While Lowden returns with the terrifically relaxed spy theme Jungle Romance that features quavering organs, downspiraling flute tones, cozy piano chords, yet another vocal performance by Stockton and James Bond-esque notes on the vibraphone – despite being released before the first Bond movie –, Kuhn provides the last song of side A, the Middle Eastern-flavored, flute-fueled Forbidden Island which starts dreamy but morphs into a hectic ritual with punchy drums, only to push the tempo even further in the last few seconds, making this the fastest section of any Exotica song ever created! I’m sure Jack Costanzo can be applauded for this.
Side B launches with Margarita Lecuona’s Taboo. The Surfmen decide to keep the melodramatic lamento of the original, but present it nonetheless in a more laid-back fashion. The Latin piano is in here, as are the pulsating flutes and the suffused vibraphone. Stockton’s doleful chants fit in well here, but the actual surprise are the sizzling-hot spurts of the accompanying organ. I’m not too fond of the composition due to the sad yearning and melancholy it evokes, but fortunately, the next four songs written by either Kuhn or Lowden return to brighter colored lands.
Moonlight In Paradise starts with blurry waves, wonderful harp washes and rather sunny steel guitar strings that are accompanied by an exhilarative flute. The mood is totally relaxed, but the permanent juxtaposition of the dreamy harp and mellow piano chords with the warped steel guitar doesn’t seem to fit too well. But that’s just my personal preference that shouldn’t let anyone down, for the song has it all, even the harp as one of my most beloved instruments. Lowden’s jazzy Luau is dynamic and quickly paced, with hectic double bass backings, rushed melodies and exquisite percussion solos. The plasticity in the second half is especially noteworthy, for Costanzo and crew go all in, creating a whirling maelstrom of exotic tribalism.
Orchid Lagoon is the right tune to calm down a bit. It is my favorite composition on the album with a bold boost in dreaminess and care-free bliss, starting with a spellbinding mélange of mystical harps and cascading vibraphone drops. The remaining minutes seem to be Exotica by the numbers at first, but this song actually showcases the silkiest mellowness and most auroral rapture. For fans of Arthur Lyman’s or Ted Auletta’s dreamiest renditions, this is an epic little piece. It expresses the genre’s sumptuous side most splendidly.
While Kuhn’s last unique track Fire Goddess is a classic example of a development within a quiet bongo track whose tension and use of percussive instruments grows with the help of dramatic vocals by Stockton and sunset-evoking, almost funky guitar backings, the final offering, an interpretation of Frank Loesser’s Moon Of Manakoora, sees its original outlines intact thanks to glitzy vibraphones, enigmatic wind chimes and mesmeric steel guitars. Two successful additions consist of the clear-cut use of Tahitian logs and similar percussive devices that add a pinch of vividness to this dreamy song on the one hand, and a jazzy interlude in the second half that is as surprising as it is gorgeous. A Chinese temple gong is heard, and thus ends a towering album.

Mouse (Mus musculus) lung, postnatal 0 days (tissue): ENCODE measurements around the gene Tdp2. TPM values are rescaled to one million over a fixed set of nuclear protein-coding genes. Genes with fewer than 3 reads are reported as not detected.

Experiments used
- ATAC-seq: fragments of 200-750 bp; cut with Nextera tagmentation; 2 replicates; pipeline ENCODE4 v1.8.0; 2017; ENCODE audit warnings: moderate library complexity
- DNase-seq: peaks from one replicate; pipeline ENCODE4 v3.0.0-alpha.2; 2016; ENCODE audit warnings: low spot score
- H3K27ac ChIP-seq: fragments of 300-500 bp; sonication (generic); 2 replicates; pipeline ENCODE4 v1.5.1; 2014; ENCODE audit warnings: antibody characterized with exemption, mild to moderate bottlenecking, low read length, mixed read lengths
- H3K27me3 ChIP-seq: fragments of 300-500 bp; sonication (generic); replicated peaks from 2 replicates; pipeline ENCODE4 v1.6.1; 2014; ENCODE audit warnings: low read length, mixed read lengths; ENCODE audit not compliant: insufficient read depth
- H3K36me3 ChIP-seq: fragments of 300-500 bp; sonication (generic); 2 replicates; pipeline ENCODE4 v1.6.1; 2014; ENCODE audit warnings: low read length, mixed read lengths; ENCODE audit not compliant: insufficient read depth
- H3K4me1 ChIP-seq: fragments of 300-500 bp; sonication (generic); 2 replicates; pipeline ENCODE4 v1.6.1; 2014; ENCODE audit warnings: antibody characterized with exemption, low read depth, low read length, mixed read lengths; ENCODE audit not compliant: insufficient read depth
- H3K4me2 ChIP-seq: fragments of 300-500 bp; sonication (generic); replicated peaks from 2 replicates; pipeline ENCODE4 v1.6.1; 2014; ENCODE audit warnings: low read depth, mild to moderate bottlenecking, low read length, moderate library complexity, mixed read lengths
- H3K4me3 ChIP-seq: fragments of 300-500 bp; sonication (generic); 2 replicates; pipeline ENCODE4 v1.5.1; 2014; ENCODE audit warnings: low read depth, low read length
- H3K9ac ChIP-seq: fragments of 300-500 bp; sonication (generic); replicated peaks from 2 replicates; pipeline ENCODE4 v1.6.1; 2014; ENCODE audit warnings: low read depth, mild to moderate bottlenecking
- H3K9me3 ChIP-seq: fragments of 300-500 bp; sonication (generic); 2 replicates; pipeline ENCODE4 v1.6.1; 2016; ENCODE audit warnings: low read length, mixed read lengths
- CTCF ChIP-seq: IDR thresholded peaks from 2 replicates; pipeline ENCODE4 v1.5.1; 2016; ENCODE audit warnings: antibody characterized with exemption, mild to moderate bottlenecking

One of the best Exotica albums of all time, The Surfmen deliver! This high-budget production has it all: Well-known session musicians, field recordings, fake bird calls, exotic percussion, a few renditions of classic Exotica tunes and – most welcome – unique material that hasn’t heard before or ever since. The dreamy atmosphere is maintained throughout the album, and while the compositions of Lowden and Kuhn have their fair share of hecticness and an oxymoronic well-coordinated percussive chaos, the swirling melodies, spiraling chords and flowing keys are so utterly great that it is the purest joy to listen to the whole album in one go. Lowden’s Orchid Lagoon is anything but a footnote in the vivacious history of the Exotica genre, but to me, it means the world!
Similar in spirit to Arthur Lyman’s rendition of Whispering Reef Lullaby or Ted Auletta’s related dreamy skit Makaha, Orchid Lagoon is dreamful in the best sense of the word, and even though it outshines every song on The Sounds Of Exotic Island, it fits right in and doesn’t degrade the presented material in the slightest. David L. Miller gathered the very best talents around him, and while big budget productions often leave a stale aftertaste, this doesn’t apply to The Surfmen who capture the very essence of Exotica. This is the perfect album for lovers of melodious songs who aren’t too fond of complex structures. Despite its jazzy interludes and excessive percussion sections, the melodies and interplays of the glinting mallet instruments with the steel guitars, flutes and pianos are always in the spotlight and the most important thing. A milestone of the genre, easily available on vinyl under its various names or on digital music stores. I recommend this album wholeheartedly, as it remains, as I've stated before, one of the ten best vintage Exotica LP’s ever released.